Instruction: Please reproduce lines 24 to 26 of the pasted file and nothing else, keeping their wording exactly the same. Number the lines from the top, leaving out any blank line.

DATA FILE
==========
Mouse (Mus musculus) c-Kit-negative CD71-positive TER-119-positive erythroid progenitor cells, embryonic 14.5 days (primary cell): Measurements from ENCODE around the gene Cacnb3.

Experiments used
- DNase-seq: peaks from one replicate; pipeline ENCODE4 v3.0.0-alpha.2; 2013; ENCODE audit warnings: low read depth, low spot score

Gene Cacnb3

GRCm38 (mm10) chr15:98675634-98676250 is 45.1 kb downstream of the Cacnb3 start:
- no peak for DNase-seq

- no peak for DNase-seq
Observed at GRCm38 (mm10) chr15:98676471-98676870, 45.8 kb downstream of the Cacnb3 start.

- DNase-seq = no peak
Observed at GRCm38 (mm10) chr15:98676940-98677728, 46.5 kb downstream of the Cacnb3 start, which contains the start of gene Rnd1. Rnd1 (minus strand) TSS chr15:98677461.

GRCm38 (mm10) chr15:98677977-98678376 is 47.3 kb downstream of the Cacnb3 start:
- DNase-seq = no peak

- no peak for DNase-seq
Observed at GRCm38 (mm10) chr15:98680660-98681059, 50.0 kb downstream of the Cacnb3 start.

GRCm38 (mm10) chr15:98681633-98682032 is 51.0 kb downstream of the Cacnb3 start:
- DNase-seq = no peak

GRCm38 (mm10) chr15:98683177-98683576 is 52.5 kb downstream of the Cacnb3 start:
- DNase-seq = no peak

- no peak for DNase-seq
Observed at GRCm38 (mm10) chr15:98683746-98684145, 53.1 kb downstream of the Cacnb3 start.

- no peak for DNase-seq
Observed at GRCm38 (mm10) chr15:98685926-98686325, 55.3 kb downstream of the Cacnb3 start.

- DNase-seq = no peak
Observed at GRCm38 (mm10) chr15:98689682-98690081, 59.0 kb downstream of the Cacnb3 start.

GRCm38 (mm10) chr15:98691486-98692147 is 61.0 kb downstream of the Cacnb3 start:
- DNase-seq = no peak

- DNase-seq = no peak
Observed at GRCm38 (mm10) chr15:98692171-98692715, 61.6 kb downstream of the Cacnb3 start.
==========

Observed at GRCm38 (mm10) chr15:98689682-98690081, 59.0 kb downstream of the Cacnb3 start.

GRCm38 (mm10) chr15:98691486-98692147 is 61.0 kb downstream of the Cacnb3 start:
- DNase-seq = no peak